- Vision Overview
- The Growing Child: 10 to 12 Months
Your child can now says da-da and ma-ma, and possibly two other words, as well. He or she can also make a simple gesture such as shaking the head.
- The Growing Child: 1 to 3 Months
At this stage of growth, your baby will gain 1-1/2 to 2 pounds in weight and more than an inch in height each month.
- The Growing Child: 4 to 6 Months
This age is very social, and babies begin moving in much more purposeful ways.
- The Growing Child: 7 to 9 Months
A baby of this age rolls over easily from front to back and back to front, and bounces when supported to stand.
- Age-Appropriate Speech and Hearing Milestones
A hearing problem may be suspected in a child who is not responding to sounds or who is not developing language skills appropriately.
- Age-Appropriate Speech and Language Milestones
Here are guidelines on speech and language development that may help you decide if your child is experiencing hearing problems.
- Attention-Deficit / Hyperactivity Disorder (ADHD) in Children
ADHD is a behavior disorder marked by inattention, impulsivity, and, in some cases, hyperactivity.
- Adolescent (13 to 18 Years)
Detailed information on adolescence, ages 13 to 18 years
- The Growing Child: Adolescent (13 to 18 Years)
Adolescence is a time for growth spurts and puberty changes. Sexual maturation may occur gradually or several signs may become visible at the same time.
- Anatomy of the Female Pelvic Area
Detailed anatomical description of the female pelvis, including simple definitions and labeled, full-color illustrations
- Amenorrhea in Teens
Amenorrhea is a menstrual condition in which a woman's menstrual periods are absent for more than three monthly cycles. Pregnancy is one possible cause of amenorrhea.
- Anorexia Nervosa in Children
Anorexia nervosa (AN) is eating disorder that is a form of self-starvation. A child or teen with AN has abnormally low body weight, a distorted body image, and an intense fear of gaining weight.
- Autism Spectrum Disorder
A child with autism appears to live in his or her own world, showing little interest in others and a lack of social awareness.
Young children may bite others out of frustration or stress, or because they feel powerless. Infants and toddlers often bite as a way of exploring their world.
- Nursing Bottle Caries
Did you know that babies can get cavities? They can—usually when they go to bed with a bottle filled with milk or juice. Find out how to prevent this type of tooth decay, which is also called nursing bottle caries.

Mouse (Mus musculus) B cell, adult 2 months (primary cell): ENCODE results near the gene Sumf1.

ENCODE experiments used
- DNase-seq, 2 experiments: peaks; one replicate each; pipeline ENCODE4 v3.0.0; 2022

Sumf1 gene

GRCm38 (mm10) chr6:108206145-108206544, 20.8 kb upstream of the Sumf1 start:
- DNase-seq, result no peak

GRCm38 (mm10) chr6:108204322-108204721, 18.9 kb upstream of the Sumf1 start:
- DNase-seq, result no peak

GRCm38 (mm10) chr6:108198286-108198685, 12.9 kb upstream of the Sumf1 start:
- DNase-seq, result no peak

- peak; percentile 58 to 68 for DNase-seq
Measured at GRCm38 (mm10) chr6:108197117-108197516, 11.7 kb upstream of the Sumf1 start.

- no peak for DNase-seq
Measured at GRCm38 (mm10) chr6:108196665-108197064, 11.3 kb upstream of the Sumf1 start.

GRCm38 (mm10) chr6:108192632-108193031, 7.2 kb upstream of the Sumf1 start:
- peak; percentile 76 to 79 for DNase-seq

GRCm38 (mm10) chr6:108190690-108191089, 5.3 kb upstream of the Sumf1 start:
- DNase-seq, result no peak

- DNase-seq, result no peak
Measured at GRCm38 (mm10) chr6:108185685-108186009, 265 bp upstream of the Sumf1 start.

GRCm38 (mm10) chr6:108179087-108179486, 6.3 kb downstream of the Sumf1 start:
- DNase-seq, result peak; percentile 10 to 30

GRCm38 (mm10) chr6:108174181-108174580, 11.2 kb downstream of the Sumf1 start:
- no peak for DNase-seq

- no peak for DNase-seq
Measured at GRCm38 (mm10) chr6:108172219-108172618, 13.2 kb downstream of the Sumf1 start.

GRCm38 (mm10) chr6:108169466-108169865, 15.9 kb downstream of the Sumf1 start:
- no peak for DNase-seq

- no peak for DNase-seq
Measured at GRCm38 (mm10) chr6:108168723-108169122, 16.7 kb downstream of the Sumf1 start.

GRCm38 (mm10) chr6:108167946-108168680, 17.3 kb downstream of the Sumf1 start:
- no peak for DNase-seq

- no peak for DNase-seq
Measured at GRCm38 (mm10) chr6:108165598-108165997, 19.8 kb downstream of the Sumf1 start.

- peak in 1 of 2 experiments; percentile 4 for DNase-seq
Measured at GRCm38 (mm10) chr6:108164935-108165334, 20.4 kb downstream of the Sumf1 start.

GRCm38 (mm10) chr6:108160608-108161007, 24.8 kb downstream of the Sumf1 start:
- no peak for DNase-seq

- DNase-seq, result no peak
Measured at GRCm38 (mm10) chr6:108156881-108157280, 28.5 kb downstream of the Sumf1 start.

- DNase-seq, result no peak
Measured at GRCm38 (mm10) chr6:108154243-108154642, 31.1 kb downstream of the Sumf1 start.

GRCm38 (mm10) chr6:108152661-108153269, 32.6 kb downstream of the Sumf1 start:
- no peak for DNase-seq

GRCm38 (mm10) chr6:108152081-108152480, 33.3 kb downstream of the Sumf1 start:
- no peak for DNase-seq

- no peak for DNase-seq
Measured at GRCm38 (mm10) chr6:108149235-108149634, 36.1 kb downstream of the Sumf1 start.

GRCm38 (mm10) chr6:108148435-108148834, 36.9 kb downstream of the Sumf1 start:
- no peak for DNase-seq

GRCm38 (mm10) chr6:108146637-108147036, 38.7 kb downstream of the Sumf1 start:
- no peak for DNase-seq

- Orthodontics/Braces for Children
Orthodontics is the dental specialty that focuses on the development, prevention, and correction of irregularities of the teeth, bite, and jaws.
- Breast Conditions
Some breast changes or conditions are related to a young woman's menstrual cycle, but others may occur at any time. Most breast conditions are benign.
- Breast Health and Adolescents
Detailed information on breast health for children
- Brushing and Toothpaste for Children
You should begin brushing your child's teeth around 24 months of age, or as directed by your child's doctor. Children will need help brushing their teeth until they are 7 to 8 years old.
- Common Dental Problems and Concerns
Detailed information on common dental problems and concerns in children
- Varicella (Chickenpox)
Chickenpox is a very common childhood disease. It is usually mild, but can be serious, especially in young infants and adults.
- Seborrheic Dermatitis (Cradle Cap)
Cradle cap can occur on the scalp, diaper area, face, neck, and trunk. Symptoms include dry or greasy scales.
Crying is the way babies communicate. They cry because of hunger, discomfort, frustration, fatigue, and even loneliness.
- Dental Health and Children
Detailed information on dental health in children
- Dental Health Overview
Generally, dental examinations and cleanings are recommended every six months for children. Encourage good oral hygiene at home by helping your child brush his or her own teeth.
- Dental Procedures for Children
Detailed information on the most common dental procedures, including braces, bleaching, bridges, dentures, dental implants, fillings, root canal, sealants, and wisdom teeth extraction
- Diarrhea in Children
Diarrhea is defined either as watery stool or increased frequency of stool—or both—when compared with a normal amount. It is a common problem that may last a few days and disappear on its own.
- Diapers/Diaper Rash
You have two choices in diapers—cloth or disposable, and each type has advantages. You must decide which works best for your child and family.
Detailed information on disciplining a child, including information on time-out, temper tantrum, lying, stealing, and television and children
- Diphtheria, Tetanus, and Pertussis (DTaP)
Diphtheria, pertussis, and tetanus are serious illnesses. A combination vaccine is given to babies and children to provide protection against all three diseases.
- Exercise and Children
Exercise is an important part of keeping children healthy. Encouraging healthy lifestyles in children and teens is important for when they grow older.
- Eye Examinations and Visual Screening
At 6 months of age, an infant should have a vision screening during a well-baby visit. In particular, the doctor should check how well the eyes work together.
- Feeding Guide for the First Year